By Lonnie Valentine
As a conscientious objector to military service, I did alternative service in a “maximum-security mental institution,” a prison by any other name. As I began work there, I thought I would be one of the good guys in a bad system. I was young and filled with the optimism that comes with youth. I thought that practicing nonviolence would solve our many social problems. And, to some degree, that was — and is — true. In my situation, treating the inmates with respect and courtesy when they often did not receive this from staff or other inmates did make a difference. Trying to stay calm in tense situations, humor and ignoring one’s ego also helped. Since such attitudes sometimes got me in trouble with other staff, I figured I might as well speak up when I saw things being done in a less than humane way. All in all, I had some confidence in my ability to enact peace in this prison. I was mistaken.
On one apparently calm day, a scuffle broke out between two of the inmates. I was first on the scene, but things had calmed down before I arrived. One of those involved, Steve, was a large, gentle, mentally retarded and mentally ill guy on heavy medication who was nick-named “Baby Huey” after his resemblance to that cartoon character. He was one of whom you would say, “He would not hurt a fly.” So, of course, others sometimes picked on him. That’s what I assumed had happened here, but no one saw exactly what had happened, and, after all, things were calm again. Except for Steve. He was agitated, frightened and trembled. As he turned to go past me back to the common room, he was muttering “I will be O.K., I just need to go to the day room . . . I will be O.K. . . .” He was certainly no threat to anyone, and I figured that was the end of it. I was mistaken.
The ward charge came into the hallway and told Steve to go to his room, which was the protocol when there was an incident like this. However, Steve was too upset and confused and kept saying “I will be O.K. I just need to go to the day room.” So, he walked by the ward charge. At that point, another staff member came into the hall. Though the ward charge did not seem upset about Steve ignoring his order, the other staff was not one to let go by an opportunity for enforcing the rules. He proceeded to jump on Steve, put him in a chokehold and take him down to the floor. I was shocked and I felt something like I imagined Steve felt: upset and confused. At this point the protocol was again clear: any physical contact between staff and “inmate” meant that the inmate went into a seclusion cell. So, at the same time I was thinking how stupid it was for the staff member to have attacked Steve, I found myself helping put Steve in his cell.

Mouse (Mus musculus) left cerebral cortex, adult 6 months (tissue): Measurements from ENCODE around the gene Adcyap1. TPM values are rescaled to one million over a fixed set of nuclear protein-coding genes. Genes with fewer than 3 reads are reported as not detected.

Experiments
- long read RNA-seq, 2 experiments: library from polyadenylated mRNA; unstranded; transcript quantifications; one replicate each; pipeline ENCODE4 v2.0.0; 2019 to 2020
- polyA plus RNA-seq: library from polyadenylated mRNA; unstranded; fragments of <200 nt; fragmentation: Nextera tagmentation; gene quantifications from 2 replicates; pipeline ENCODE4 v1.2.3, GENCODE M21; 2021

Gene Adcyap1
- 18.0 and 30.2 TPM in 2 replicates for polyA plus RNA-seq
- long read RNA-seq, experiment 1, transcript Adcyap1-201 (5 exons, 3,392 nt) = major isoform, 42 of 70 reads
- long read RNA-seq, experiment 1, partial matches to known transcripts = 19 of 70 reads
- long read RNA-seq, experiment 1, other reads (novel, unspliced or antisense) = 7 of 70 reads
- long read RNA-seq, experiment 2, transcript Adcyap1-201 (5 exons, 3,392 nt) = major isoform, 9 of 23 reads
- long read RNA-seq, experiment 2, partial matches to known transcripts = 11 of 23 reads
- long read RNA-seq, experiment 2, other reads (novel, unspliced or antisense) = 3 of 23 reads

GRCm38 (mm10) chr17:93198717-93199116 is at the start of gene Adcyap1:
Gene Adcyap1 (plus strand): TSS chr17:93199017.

After this I wandered back into the common room, still a bit shaken up. One of the inmates commented on my helping put Steve in a cell and said to me: “I was surprised to see you do that.” I replied: “Me too.” Recovering a bit, I felt sorry for what I had done, and vowed to make it right. I had not been in such a situation before, and soon realized that the guys that operated the maximum-security ward in this maximum-security hospital prison were coming down to get Steve. So, I thought, I will be there for Steve this time. Again, I was mistaken.
Not having seen the maximum-security guys at work, I was once more surprised. As Steve sat in the corner of the seclusion cell, looking at this point terrified and visibly trembling, about half a dozen large security folks lined the little cell, looking down on him. Of course, it was obvious to anyone that Stave was no threat, except maybe to himself from his confusion and fear. As I stood next to the lead member of the security team, my mouth fell open as this guy began to berate and threaten Steve: “If you so much as move a muscle, I will rip your head off.” And that was a bit milder than some other things that were said. Once again, I found myself dumbfounded — and remained silent. To make sure there would be no trouble, and, I think, to impress other inmates, Steve was strapped down to a gurney to be wheeled down the long main corridor to the maximum-security ward. Recovering somewhat, I said I would go down with Steve. I thought I might give him some comfort and reassurance. Yet again, I was mistaken.
I walked silently by Steve for a while, thinking about what had happened. I felt ashamed for not speaking up and trying to help solve this situation with good assertive nonviolence. I began to weep a bit and looking down at Steve said that I was sorry. Steve — this person classified as mentally retarded and mentally ill, on lots of medication, and tied down — looked up at me sympathetically and said: “It’s alright little guy, I will be O.K.” At that point, I lost it, put my hands over my face and cried. As I quickly recovered my composure, I thought: Christ became Steve, and now Steve has become Christ for me. Like Peter, I denied him three times: when he was thrown to the floor, when I helped put him in seclusion and when I failed to speak up when he was threatened by the maximum-security team. However, Christ was still there for me in Steve. And that’s how I met Christ in prison.